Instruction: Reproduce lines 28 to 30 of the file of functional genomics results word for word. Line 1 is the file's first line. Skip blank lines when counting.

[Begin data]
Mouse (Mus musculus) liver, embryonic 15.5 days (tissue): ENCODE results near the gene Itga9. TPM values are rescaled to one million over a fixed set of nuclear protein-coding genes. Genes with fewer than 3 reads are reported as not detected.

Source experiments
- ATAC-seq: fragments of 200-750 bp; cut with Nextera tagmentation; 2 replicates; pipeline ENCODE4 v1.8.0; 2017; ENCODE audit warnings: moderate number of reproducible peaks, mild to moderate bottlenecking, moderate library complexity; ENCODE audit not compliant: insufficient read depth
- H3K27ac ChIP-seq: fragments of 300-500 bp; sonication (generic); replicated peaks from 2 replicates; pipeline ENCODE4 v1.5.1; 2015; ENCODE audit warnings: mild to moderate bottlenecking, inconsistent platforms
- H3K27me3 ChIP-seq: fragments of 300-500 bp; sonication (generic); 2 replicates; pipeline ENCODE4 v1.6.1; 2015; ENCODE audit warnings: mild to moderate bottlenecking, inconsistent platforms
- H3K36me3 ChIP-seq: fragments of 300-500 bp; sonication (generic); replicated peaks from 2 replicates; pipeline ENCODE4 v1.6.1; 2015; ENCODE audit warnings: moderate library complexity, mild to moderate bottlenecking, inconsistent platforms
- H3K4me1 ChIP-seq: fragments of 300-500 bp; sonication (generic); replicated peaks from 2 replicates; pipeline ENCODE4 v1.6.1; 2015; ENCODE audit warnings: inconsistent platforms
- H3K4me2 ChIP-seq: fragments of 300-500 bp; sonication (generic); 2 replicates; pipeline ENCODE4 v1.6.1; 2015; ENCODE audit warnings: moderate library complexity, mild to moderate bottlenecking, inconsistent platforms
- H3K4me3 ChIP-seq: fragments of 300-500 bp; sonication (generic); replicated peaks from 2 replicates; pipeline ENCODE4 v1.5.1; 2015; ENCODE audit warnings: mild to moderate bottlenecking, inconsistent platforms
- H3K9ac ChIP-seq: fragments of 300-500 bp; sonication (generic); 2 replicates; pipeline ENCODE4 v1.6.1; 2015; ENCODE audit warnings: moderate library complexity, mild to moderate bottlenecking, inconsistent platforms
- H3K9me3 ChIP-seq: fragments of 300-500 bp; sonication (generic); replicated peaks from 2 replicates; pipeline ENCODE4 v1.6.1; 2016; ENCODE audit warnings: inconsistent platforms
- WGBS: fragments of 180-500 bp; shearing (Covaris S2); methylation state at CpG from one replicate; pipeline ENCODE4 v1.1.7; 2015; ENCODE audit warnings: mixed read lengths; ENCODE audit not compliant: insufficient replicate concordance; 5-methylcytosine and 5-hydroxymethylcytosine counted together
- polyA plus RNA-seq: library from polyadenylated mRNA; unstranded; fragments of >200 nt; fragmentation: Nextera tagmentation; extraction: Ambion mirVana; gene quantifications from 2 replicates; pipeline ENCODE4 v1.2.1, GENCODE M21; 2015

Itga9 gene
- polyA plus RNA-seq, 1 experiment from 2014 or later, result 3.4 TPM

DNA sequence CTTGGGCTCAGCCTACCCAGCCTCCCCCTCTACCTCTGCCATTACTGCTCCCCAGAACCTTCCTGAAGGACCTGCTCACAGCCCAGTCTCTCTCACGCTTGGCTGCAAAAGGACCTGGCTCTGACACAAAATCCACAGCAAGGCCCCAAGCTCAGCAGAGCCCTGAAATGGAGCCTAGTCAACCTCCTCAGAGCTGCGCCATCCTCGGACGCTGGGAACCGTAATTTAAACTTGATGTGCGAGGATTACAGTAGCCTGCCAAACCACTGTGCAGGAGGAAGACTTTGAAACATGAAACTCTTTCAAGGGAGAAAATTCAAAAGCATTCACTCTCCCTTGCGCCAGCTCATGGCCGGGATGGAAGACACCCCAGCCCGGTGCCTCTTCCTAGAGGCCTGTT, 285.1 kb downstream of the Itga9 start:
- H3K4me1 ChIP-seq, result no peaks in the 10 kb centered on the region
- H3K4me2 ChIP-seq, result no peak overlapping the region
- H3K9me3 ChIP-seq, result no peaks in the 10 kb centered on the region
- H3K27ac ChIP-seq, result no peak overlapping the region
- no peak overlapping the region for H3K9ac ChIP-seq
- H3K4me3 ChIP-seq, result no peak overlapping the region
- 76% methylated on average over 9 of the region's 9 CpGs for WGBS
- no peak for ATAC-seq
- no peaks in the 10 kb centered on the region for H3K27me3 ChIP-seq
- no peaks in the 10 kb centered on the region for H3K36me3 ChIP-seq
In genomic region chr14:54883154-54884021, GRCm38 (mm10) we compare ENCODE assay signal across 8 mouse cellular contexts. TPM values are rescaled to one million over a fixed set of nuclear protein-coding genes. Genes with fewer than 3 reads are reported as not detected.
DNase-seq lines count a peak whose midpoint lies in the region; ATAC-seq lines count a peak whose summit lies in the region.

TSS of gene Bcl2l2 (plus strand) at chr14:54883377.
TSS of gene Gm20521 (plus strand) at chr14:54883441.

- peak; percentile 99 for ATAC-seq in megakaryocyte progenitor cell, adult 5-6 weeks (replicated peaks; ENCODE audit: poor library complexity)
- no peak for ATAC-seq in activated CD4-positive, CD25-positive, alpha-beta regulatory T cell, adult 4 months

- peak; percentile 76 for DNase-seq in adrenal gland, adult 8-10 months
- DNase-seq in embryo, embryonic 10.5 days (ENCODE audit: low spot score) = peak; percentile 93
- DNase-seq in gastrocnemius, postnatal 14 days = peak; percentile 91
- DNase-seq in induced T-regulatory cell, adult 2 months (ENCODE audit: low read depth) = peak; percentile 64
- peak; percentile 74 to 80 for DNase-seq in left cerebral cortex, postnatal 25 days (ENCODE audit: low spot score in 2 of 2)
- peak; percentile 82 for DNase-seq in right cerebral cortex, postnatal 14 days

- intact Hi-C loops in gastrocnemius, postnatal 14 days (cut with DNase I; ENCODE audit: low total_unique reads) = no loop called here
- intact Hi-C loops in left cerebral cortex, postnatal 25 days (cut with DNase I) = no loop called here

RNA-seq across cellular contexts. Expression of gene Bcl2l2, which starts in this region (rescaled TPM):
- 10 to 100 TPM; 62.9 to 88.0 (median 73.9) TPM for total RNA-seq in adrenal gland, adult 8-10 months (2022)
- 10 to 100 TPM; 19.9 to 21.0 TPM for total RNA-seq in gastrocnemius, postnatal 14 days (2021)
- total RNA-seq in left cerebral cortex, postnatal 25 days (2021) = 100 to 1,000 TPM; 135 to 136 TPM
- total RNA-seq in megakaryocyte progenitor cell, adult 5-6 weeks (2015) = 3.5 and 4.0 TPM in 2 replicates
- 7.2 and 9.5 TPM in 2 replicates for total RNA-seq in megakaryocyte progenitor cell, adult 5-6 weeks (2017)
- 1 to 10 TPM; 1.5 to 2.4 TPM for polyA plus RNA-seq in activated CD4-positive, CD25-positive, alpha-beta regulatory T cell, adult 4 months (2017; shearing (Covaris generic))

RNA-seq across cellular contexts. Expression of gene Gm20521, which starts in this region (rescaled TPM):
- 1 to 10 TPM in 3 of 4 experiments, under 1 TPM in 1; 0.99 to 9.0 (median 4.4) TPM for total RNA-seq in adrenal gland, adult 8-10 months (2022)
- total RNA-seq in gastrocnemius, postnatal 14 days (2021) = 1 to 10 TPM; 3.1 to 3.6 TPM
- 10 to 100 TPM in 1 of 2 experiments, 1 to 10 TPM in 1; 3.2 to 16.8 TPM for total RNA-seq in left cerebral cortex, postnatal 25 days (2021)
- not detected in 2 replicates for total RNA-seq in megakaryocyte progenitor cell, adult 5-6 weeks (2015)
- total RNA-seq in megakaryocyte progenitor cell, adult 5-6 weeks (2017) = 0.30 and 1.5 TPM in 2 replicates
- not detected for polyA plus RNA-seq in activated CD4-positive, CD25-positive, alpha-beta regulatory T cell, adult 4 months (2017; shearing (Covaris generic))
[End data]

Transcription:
DNase-seq lines count a peak whose midpoint lies in the region; ATAC-seq lines count a peak whose summit lies in the region.

TSS of gene Bcl2l2 (plus strand) at chr14:54883377.
TSS of gene Gm20521 (plus strand) at chr14:54883441.